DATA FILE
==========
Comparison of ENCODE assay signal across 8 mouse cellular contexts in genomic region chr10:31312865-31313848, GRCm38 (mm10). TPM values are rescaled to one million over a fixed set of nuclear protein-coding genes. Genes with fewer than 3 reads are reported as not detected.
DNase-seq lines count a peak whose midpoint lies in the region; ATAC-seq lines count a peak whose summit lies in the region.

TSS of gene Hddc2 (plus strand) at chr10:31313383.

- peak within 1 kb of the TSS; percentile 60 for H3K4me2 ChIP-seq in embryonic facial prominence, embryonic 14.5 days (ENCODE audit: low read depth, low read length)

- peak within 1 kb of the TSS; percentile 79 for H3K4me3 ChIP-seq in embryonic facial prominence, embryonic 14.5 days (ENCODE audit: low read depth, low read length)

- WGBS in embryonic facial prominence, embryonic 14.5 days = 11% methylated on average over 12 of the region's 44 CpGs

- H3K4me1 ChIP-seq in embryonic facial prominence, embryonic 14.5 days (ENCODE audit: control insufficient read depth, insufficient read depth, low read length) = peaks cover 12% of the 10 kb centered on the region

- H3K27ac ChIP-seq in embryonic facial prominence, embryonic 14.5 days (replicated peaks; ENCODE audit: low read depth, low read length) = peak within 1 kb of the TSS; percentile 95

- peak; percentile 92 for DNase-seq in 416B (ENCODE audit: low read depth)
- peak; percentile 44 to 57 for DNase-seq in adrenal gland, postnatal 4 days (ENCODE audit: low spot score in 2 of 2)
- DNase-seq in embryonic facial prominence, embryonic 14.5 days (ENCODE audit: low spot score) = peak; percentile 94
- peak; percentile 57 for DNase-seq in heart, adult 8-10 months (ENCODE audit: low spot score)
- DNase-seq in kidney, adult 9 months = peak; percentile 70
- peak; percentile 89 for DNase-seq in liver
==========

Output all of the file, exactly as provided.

Comparison of ENCODE assay signal across 8 mouse cellular contexts in genomic region chr10:31312865-31313848, GRCm38 (mm10). TPM values are rescaled to one million over a fixed set of nuclear protein-coding genes. Genes with fewer than 3 reads are reported as not detected.
DNase-seq lines count a peak whose midpoint lies in the region; ATAC-seq lines count a peak whose summit lies in the region.

TSS of gene Hddc2 (plus strand) at chr10:31313383.

- peak within 1 kb of the TSS; percentile 60 for H3K4me2 ChIP-seq in embryonic facial prominence, embryonic 14.5 days (ENCODE audit: low read depth, low read length)

- peak within 1 kb of the TSS; percentile 79 for H3K4me3 ChIP-seq in embryonic facial prominence, embryonic 14.5 days (ENCODE audit: low read depth, low read length)

- WGBS in embryonic facial prominence, embryonic 14.5 days = 11% methylated on average over 12 of the region's 44 CpGs

- H3K4me1 ChIP-seq in embryonic facial prominence, embryonic 14.5 days (ENCODE audit: control insufficient read depth, insufficient read depth, low read length) = peaks cover 12% of the 10 kb centered on the region

- H3K27ac ChIP-seq in embryonic facial prominence, embryonic 14.5 days (replicated peaks; ENCODE audit: low read depth, low read length) = peak within 1 kb of the TSS; percentile 95

- peak; percentile 92 for DNase-seq in 416B (ENCODE audit: low read depth)
- peak; percentile 44 to 57 for DNase-seq in adrenal gland, postnatal 4 days (ENCODE audit: low spot score in 2 of 2)
- DNase-seq in embryonic facial prominence, embryonic 14.5 days (ENCODE audit: low spot score) = peak; percentile 94
- peak; percentile 57 for DNase-seq in heart, adult 8-10 months (ENCODE audit: low spot score)
- DNase-seq in kidney, adult 9 months = peak; percentile 70
- peak; percentile 89 for DNase-seq in liver